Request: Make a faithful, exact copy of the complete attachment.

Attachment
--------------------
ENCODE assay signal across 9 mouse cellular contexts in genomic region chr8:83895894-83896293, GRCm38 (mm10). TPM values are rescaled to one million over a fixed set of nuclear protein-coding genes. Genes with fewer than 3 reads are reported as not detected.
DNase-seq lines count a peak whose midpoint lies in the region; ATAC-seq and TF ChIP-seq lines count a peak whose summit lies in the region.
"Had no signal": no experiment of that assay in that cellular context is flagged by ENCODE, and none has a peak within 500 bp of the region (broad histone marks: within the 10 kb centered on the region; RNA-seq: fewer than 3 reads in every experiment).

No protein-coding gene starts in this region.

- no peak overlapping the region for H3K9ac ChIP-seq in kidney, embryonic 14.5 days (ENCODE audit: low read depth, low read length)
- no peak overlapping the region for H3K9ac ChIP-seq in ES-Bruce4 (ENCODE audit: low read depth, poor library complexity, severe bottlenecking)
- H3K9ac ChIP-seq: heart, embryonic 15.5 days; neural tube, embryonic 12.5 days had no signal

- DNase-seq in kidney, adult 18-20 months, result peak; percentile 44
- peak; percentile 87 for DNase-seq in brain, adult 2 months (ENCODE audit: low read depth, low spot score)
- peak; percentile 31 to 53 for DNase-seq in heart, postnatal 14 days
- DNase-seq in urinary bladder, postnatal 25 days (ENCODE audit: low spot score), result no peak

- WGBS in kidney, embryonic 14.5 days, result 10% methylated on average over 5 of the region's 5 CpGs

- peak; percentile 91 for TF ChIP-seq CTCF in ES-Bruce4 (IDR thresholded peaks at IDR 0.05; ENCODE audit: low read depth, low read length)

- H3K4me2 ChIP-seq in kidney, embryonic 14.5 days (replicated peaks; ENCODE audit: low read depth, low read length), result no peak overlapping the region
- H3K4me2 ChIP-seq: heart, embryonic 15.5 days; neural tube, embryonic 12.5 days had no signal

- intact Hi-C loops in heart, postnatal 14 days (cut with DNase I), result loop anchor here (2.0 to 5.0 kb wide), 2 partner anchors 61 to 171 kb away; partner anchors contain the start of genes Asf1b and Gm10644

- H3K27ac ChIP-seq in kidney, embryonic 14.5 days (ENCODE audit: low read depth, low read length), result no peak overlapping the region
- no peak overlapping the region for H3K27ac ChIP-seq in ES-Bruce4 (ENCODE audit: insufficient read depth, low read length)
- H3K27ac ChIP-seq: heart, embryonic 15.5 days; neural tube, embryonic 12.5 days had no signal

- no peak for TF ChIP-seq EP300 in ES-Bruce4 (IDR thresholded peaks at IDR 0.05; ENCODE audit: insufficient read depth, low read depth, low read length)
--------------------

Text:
ENCODE assay signal across 9 mouse cellular contexts in genomic region chr8:83895894-83896293, GRCm38 (mm10). TPM values are rescaled to one million over a fixed set of nuclear protein-coding genes. Genes with fewer than 3 reads are reported as not detected.
DNase-seq lines count a peak whose midpoint lies in the region; ATAC-seq and TF ChIP-seq lines count a peak whose summit lies in the region.
"Had no signal": no experiment of that assay in that cellular context is flagged by ENCODE, and none has a peak within 500 bp of the region (broad histone marks: within the 10 kb centered on the region; RNA-seq: fewer than 3 reads in every experiment).

No protein-coding gene starts in this region.

- no peak overlapping the region for H3K9ac ChIP-seq in kidney, embryonic 14.5 days (ENCODE audit: low read depth, low read length)
- no peak overlapping the region for H3K9ac ChIP-seq in ES-Bruce4 (ENCODE audit: low read depth, poor library complexity, severe bottlenecking)
- H3K9ac ChIP-seq: heart, embryonic 15.5 days; neural tube, embryonic 12.5 days had no signal

- DNase-seq in kidney, adult 18-20 months, result peak; percentile 44
- peak; percentile 87 for DNase-seq in brain, adult 2 months (ENCODE audit: low read depth, low spot score)
- peak; percentile 31 to 53 for DNase-seq in heart, postnatal 14 days
- DNase-seq in urinary bladder, postnatal 25 days (ENCODE audit: low spot score), result no peak

- WGBS in kidney, embryonic 14.5 days, result 10% methylated on average over 5 of the region's 5 CpGs

- peak; percentile 91 for TF ChIP-seq CTCF in ES-Bruce4 (IDR thresholded peaks at IDR 0.05; ENCODE audit: low read depth, low read length)

- H3K4me2 ChIP-seq in kidney, embryonic 14.5 days (replicated peaks; ENCODE audit: low read depth, low read length), result no peak overlapping the region
- H3K4me2 ChIP-seq: heart, embryonic 15.5 days; neural tube, embryonic 12.5 days had no signal

- intact Hi-C loops in heart, postnatal 14 days (cut with DNase I), result loop anchor here (2.0 to 5.0 kb wide), 2 partner anchors 61 to 171 kb away; partner anchors contain the start of genes Asf1b and Gm10644

- H3K27ac ChIP-seq in kidney, embryonic 14.5 days (ENCODE audit: low read depth, low read length), result no peak overlapping the region
- no peak overlapping the region for H3K27ac ChIP-seq in ES-Bruce4 (ENCODE audit: insufficient read depth, low read length)
- H3K27ac ChIP-seq: heart, embryonic 15.5 days; neural tube, embryonic 12.5 days had no signal

- no peak for TF ChIP-seq EP300 in ES-Bruce4 (IDR thresholded peaks at IDR 0.05; ENCODE audit: insufficient read depth, low read depth, low read length)